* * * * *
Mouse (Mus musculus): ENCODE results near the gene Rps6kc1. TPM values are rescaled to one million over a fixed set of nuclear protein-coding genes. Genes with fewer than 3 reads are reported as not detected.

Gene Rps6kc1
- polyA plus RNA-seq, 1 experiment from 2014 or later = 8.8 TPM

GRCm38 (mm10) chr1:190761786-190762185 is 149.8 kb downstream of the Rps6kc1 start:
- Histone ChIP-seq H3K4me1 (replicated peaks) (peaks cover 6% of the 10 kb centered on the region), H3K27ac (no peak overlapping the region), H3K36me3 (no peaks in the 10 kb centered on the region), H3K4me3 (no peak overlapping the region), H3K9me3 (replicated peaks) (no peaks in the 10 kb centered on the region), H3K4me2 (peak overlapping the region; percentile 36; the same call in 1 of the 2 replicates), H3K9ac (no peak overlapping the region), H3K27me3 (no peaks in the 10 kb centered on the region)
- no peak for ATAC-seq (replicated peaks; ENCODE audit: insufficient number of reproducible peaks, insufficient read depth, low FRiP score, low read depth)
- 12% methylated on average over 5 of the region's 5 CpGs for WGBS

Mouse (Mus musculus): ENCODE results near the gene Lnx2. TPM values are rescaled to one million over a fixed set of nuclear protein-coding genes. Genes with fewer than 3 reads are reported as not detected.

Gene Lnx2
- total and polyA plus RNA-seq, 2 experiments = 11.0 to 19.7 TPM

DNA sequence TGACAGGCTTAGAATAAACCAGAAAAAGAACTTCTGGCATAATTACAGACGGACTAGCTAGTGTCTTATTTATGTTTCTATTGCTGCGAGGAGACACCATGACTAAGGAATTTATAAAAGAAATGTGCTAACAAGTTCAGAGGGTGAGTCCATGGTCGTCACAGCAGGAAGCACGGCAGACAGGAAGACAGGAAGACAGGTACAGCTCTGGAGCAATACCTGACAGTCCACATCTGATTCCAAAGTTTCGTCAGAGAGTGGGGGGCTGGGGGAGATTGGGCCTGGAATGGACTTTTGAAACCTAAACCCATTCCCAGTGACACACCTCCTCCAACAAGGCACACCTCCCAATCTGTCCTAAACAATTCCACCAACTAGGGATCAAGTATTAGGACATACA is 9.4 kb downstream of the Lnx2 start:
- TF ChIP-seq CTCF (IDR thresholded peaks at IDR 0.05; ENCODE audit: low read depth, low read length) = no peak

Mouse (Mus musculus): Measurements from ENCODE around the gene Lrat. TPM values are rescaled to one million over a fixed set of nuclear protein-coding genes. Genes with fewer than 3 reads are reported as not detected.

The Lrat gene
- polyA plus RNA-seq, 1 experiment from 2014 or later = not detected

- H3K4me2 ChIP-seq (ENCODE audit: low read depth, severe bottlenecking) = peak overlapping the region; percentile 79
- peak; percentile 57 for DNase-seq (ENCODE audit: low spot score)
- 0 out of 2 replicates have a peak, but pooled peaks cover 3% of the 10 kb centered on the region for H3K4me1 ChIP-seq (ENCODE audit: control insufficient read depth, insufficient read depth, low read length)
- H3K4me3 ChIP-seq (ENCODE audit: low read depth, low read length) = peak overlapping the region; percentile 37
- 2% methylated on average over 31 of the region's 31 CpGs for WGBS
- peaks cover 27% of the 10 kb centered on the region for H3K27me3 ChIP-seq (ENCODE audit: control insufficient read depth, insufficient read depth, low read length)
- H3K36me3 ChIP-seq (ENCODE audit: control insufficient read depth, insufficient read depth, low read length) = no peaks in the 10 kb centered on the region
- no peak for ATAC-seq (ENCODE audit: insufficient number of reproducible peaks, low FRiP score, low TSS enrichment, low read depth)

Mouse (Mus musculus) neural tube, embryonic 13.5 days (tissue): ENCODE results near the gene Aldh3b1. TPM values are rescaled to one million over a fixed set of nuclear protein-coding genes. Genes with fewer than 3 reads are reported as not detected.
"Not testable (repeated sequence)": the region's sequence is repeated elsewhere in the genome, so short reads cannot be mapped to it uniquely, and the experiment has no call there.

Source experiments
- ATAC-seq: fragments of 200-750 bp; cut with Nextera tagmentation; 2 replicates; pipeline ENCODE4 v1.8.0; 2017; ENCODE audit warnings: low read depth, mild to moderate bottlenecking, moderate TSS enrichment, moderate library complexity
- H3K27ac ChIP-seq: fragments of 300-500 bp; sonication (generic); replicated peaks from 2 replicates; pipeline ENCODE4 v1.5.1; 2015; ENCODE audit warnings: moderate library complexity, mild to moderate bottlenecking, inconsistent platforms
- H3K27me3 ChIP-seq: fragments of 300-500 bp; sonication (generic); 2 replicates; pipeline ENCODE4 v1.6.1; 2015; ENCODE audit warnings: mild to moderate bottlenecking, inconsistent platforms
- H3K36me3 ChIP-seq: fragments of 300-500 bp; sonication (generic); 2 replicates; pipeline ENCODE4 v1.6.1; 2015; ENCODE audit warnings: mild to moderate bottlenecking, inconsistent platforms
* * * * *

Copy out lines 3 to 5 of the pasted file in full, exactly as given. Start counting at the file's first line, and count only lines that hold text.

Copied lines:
- polyA plus RNA-seq, 1 experiment from 2014 or later = 8.8 TPM

GRCm38 (mm10) chr1:190761786-190762185 is 149.8 kb downstream of the Rps6kc1 start:
- Histone ChIP-seq H3K4me1 (replicated peaks) (peaks cover 6% of the 10 kb centered on the region), H3K27ac (no peak overlapping the region), H3K36me3 (no peaks in the 10 kb centered on the region), H3K4me3 (no peak overlapping the region), H3K9me3 (replicated peaks) (no peaks in the 10 kb centered on the region), H3K4me2 (peak overlapping the region; percentile 36; the same call in 1 of the 2 replicates), H3K9ac (no peak overlapping the region), H3K27me3 (no peaks in the 10 kb centered on the region)